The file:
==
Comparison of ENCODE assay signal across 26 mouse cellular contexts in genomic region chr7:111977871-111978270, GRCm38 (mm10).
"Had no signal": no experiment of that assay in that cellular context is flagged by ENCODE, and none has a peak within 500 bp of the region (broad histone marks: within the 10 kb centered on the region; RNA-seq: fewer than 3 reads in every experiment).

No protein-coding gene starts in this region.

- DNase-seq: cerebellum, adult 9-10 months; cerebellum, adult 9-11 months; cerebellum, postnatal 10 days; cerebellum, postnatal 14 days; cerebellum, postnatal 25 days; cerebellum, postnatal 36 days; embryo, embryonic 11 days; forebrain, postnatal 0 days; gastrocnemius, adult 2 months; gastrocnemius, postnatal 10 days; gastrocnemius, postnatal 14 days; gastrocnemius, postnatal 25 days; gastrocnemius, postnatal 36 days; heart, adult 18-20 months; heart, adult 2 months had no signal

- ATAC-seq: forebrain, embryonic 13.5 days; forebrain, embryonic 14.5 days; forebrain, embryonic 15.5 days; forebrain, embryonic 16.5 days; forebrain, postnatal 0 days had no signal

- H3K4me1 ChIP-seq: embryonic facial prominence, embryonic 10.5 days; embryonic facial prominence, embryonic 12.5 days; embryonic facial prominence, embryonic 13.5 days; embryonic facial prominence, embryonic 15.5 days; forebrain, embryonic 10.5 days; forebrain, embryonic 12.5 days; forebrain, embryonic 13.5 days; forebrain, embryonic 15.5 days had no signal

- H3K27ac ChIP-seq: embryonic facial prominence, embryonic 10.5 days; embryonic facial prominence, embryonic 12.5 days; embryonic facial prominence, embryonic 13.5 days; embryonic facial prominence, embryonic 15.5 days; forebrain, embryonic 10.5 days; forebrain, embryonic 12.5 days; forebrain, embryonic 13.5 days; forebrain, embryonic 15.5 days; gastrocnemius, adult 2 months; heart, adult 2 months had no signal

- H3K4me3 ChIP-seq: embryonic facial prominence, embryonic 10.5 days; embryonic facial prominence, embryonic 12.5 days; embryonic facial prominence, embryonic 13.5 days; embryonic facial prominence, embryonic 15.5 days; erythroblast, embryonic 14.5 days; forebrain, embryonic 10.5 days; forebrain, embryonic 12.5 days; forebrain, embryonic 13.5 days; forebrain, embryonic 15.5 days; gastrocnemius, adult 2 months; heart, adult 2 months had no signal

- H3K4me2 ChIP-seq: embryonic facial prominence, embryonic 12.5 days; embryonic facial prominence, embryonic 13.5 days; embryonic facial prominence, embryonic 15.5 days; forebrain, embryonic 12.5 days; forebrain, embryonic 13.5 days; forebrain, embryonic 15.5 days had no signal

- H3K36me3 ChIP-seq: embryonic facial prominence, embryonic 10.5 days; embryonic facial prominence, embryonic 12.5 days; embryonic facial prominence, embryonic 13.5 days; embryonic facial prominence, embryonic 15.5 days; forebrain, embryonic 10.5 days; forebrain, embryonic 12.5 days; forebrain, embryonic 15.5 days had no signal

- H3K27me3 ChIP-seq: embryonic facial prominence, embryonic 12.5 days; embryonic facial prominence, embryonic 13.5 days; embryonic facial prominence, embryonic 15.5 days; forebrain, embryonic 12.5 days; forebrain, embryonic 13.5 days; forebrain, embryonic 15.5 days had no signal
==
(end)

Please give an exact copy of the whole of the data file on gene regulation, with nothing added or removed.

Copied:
Comparison of ENCODE assay signal across 26 mouse cellular contexts in genomic region chr7:111977871-111978270, GRCm38 (mm10).
"Had no signal": no experiment of that assay in that cellular context is flagged by ENCODE, and none has a peak within 500 bp of the region (broad histone marks: within the 10 kb centered on the region; RNA-seq: fewer than 3 reads in every experiment).

No protein-coding gene starts in this region.

- DNase-seq: cerebellum, adult 9-10 months; cerebellum, adult 9-11 months; cerebellum, postnatal 10 days; cerebellum, postnatal 14 days; cerebellum, postnatal 25 days; cerebellum, postnatal 36 days; embryo, embryonic 11 days; forebrain, postnatal 0 days; gastrocnemius, adult 2 months; gastrocnemius, postnatal 10 days; gastrocnemius, postnatal 14 days; gastrocnemius, postnatal 25 days; gastrocnemius, postnatal 36 days; heart, adult 18-20 months; heart, adult 2 months had no signal

- ATAC-seq: forebrain, embryonic 13.5 days; forebrain, embryonic 14.5 days; forebrain, embryonic 15.5 days; forebrain, embryonic 16.5 days; forebrain, postnatal 0 days had no signal

- H3K4me1 ChIP-seq: embryonic facial prominence, embryonic 10.5 days; embryonic facial prominence, embryonic 12.5 days; embryonic facial prominence, embryonic 13.5 days; embryonic facial prominence, embryonic 15.5 days; forebrain, embryonic 10.5 days; forebrain, embryonic 12.5 days; forebrain, embryonic 13.5 days; forebrain, embryonic 15.5 days had no signal

- H3K27ac ChIP-seq: embryonic facial prominence, embryonic 10.5 days; embryonic facial prominence, embryonic 12.5 days; embryonic facial prominence, embryonic 13.5 days; embryonic facial prominence, embryonic 15.5 days; forebrain, embryonic 10.5 days; forebrain, embryonic 12.5 days; forebrain, embryonic 13.5 days; forebrain, embryonic 15.5 days; gastrocnemius, adult 2 months; heart, adult 2 months had no signal

- H3K4me3 ChIP-seq: embryonic facial prominence, embryonic 10.5 days; embryonic facial prominence, embryonic 12.5 days; embryonic facial prominence, embryonic 13.5 days; embryonic facial prominence, embryonic 15.5 days; erythroblast, embryonic 14.5 days; forebrain, embryonic 10.5 days; forebrain, embryonic 12.5 days; forebrain, embryonic 13.5 days; forebrain, embryonic 15.5 days; gastrocnemius, adult 2 months; heart, adult 2 months had no signal

- H3K4me2 ChIP-seq: embryonic facial prominence, embryonic 12.5 days; embryonic facial prominence, embryonic 13.5 days; embryonic facial prominence, embryonic 15.5 days; forebrain, embryonic 12.5 days; forebrain, embryonic 13.5 days; forebrain, embryonic 15.5 days had no signal

- H3K36me3 ChIP-seq: embryonic facial prominence, embryonic 10.5 days; embryonic facial prominence, embryonic 12.5 days; embryonic facial prominence, embryonic 13.5 days; embryonic facial prominence, embryonic 15.5 days; forebrain, embryonic 10.5 days; forebrain, embryonic 12.5 days; forebrain, embryonic 15.5 days had no signal

- H3K27me3 ChIP-seq: embryonic facial prominence, embryonic 12.5 days; embryonic facial prominence, embryonic 13.5 days; embryonic facial prominence, embryonic 15.5 days; forebrain, embryonic 12.5 days; forebrain, embryonic 13.5 days; forebrain, embryonic 15.5 days had no signal